Does the American government see its citizens as its children?


 Does the American government see its citizens as its children?

With all the great life-saving technologies and programs, it's hard to imagine that America would actively treat its citizens like children. Here are just a few recent examples of how America loves its children:

-The FBI maintains a list of "SUSPECTED CHILD PORNOGRAPHERS" for use in undercover operations

-An early 2000s experiment found that prison inmates were 34 times less likely to reoffend than those who were released on parole or probation, leading many states to increase the length of their prison sentences
--Despite having more than 1 million prisoners in 2016, California still has no law prohibiting people from being arrested simply because they are homeless.
--President Obama signed the Juvenile Justice and Delinquency Prevention Act in 2009, which required states to develop "individualized plans to assist juveniles with finding and completing a course of study leading to a high school diploma."
--The government authorizes 48 programs at the state level that provide free tutoring for low-income students, from pre-K through 12th grade.
--Texas law requires all children ages 7 to 10 to spend 20 hours per week in "academic instruction" at school.
--In 2015, the state of Texas passed a law that requires all middle school students in public schools to learn CPR.
--There are even organizations that exist to help parents teach their children how to be financially responsible.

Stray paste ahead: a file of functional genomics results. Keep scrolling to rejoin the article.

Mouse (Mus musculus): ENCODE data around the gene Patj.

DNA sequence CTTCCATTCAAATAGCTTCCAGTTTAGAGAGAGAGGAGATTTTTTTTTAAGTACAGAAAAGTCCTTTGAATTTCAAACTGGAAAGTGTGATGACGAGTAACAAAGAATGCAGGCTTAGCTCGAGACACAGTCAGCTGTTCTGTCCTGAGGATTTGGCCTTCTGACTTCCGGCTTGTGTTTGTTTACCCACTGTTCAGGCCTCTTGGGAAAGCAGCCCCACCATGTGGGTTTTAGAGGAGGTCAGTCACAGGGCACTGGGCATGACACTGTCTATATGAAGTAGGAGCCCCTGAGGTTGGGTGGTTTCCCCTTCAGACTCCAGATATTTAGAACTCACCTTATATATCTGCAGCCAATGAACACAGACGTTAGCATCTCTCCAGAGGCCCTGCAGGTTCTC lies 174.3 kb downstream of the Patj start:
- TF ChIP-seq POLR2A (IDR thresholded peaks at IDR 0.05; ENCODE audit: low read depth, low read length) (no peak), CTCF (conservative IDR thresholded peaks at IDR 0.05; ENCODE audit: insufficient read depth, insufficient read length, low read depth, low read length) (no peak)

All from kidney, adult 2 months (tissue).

--The Federal government has appropriated more than $10 billion since 1998 for programs specifically designed to "prevent, reduce, or eliminate problems associated with lead-based paint in public and other off-campus housing" for low-income families.
--All states have laws that require drivers who injure a child to pay all of the child's medical bills, regardless of fault.
--In 2013, a study by the Centers for Disease Control and Prevention (CDC) found that Mississippi spent approximately $234 per child on education compared with $1,728 per child on correctional facilities. Incarceration costs 3x as much as education.
--Since 2008, the federal government has spent approximately $385 million on programs to reduce lead poisoning in American children. These programs include funding for kits to test for lead in schools, grants to help workers clean up old paint, and a program of professional training and support for environmental health professionals.

-The CDC has spent more than $1 billion since 2012 on multiple programs designed to "prevent, control, and eliminate traumatic brain injury among athletes." These programs have been largely ineffective at achieving their goals.
--Programs designed to "build better communities" have provided nearly half a billion dollars since 2000 to the San Francisco Domestic Violence Consortium (DVCC). The DVCC has distributed more than $500 million to 2,500 domestic violence organizations, of which roughly half are faith-based.
--The CDC has spent $400 million on the National Emerging Infectious Diseases Laboratories Network since 2010. The network's purpose is to detect, prevent and control emerging infectious diseases among military personnel, first responders and children in school-based settings.
--Since 2008, the government has spent more than $200 million on a program that provides teenage girls with "community education and mentoring" designed to "build self-esteem and self-confidence. 
--There are at least 15 federal grant programs, totaling more than $2.5 billion, that provide funding, equipment and training to state and local law enforcement agencies for the purpose of teaching children how to avoid criminal activity.
-The government allocated $7.6 million in 2010 to a program that provides grants to youth organizations in low-income neighborhoods so they can hire "mentors" who will serve as role models for children.